Sat, 7 Jan 2017
Occasionally, entire print runs of publications, often thousands of copies, are recalled from bookstores before the public can get their hands on them. Sometimes the publishers do the recall after an eleventh hour threat of legal action by a party citing potential injury from alleged libelous or illegal content. Occasionally a government agency prevents publication, claiming some breach of secrecy or espionage laws. A famous example of this was the case in England in the 1980's of the book Spycatcher by former MI5 secret service officer Peter Wright.
The book contained many embarrassing revelations about Wright's time as a secret agent. It led to the book and reviews of it being banned in England. Ironically, it was sold freely in Scotland because Scotland has a separate legal system and is not subject to English law. It was also legally available in many other countries including the United States, Canada, and Australia. Anyone who wanted to get a copy, even in England, was able to do so without too much difficulty. While the book's revelations were embarrassing to the British government, the fiasco surrounding the futile attempts to gag it were even more so. The public was less interested in the book's content than in the government's panic response to it. The legal attempts to ban it created huge publicity and helped the book sell millions of copies worldwide. Today this is called the Streisand Effect.
The ultimate failure to prevent the contents of Spycatcher from becoming public highlights the global and slippery nature of information. Once it exists in any form, it's like the water in a rusty tank: some will eventually leak.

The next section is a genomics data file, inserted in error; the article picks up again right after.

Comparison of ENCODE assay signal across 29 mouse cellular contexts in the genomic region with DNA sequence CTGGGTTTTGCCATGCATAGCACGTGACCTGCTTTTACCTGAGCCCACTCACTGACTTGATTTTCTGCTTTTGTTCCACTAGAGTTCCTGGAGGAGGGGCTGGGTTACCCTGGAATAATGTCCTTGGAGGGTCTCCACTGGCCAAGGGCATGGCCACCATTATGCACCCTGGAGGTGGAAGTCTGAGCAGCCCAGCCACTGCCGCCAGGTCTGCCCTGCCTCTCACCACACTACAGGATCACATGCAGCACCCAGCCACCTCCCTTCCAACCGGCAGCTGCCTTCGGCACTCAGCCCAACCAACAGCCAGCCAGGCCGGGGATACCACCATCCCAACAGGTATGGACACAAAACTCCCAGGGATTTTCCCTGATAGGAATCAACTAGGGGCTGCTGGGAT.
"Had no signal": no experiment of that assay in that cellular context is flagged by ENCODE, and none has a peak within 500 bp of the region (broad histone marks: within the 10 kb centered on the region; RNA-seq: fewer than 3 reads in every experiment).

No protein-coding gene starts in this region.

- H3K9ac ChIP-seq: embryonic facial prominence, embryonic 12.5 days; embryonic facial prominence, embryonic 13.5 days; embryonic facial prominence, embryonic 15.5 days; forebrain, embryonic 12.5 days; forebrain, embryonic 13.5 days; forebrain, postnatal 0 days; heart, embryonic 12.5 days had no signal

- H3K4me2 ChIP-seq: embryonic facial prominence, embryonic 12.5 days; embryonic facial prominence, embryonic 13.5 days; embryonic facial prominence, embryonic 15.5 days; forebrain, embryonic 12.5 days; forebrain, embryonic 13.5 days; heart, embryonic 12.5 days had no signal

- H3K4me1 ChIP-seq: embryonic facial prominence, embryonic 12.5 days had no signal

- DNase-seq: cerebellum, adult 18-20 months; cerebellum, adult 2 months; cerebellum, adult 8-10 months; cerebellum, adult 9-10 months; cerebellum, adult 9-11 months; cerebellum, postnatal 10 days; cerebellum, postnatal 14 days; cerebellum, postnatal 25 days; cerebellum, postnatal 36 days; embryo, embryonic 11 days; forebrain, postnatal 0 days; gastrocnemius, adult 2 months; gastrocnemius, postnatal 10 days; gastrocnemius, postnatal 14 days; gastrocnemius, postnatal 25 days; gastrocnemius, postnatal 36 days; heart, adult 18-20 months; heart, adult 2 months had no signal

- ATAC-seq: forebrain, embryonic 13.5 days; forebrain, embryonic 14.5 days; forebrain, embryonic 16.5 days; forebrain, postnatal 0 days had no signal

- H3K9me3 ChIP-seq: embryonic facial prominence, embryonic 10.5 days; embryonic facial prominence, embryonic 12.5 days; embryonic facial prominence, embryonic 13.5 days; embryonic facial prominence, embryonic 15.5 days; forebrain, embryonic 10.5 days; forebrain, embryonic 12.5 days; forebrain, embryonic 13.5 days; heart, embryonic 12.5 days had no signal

Today, because of the Internet, keeping information secret is nearly impossible. Publications by WikiLeaks of confidential documents makes front pages worldwide but this furor diverts attention from two very important things. The first is that the Internet has fundamentally changed the paradigm in which information exists. The second is that governments and other organizations around the world were caught off-guard, yet only have themselves to blame. Anyone with minor technical knowledge of the Internet would have known for years that whistleblower sites were inevitable and unstoppable, and that WikiLeaks is just the tip of the iceberg. Attempting to stop them by intimidating those involved or sabotaging their fundraising is like trying to stop an overflowing dam with a few buckets.
There was an empty seat at the 2010 Nobel Peace Prize ceremony because the winner was unable to collect his award. Liu Xiaobo is serving an eleven year sentence in a Chinese jail for publishing a single document that his government didn't like.
Organizations, state or private, need to accept that any of their communications could become public at any time. The more compromising those communications are, the more likely it is to happen.
Whistleblowers do democracy a service by exposing the illegal activities of large corporations, state agencies and other organizations. It's hardly good for democracy that some group covertly employ foul means to achieve their ends. Up until disclosures from Wikileaks and Snowden, the public was mostly unaware of the less savory measures used; now and in the future, we'll know most of the murky details. Some might prefer not to know, but it's too late: The horse has bolted.
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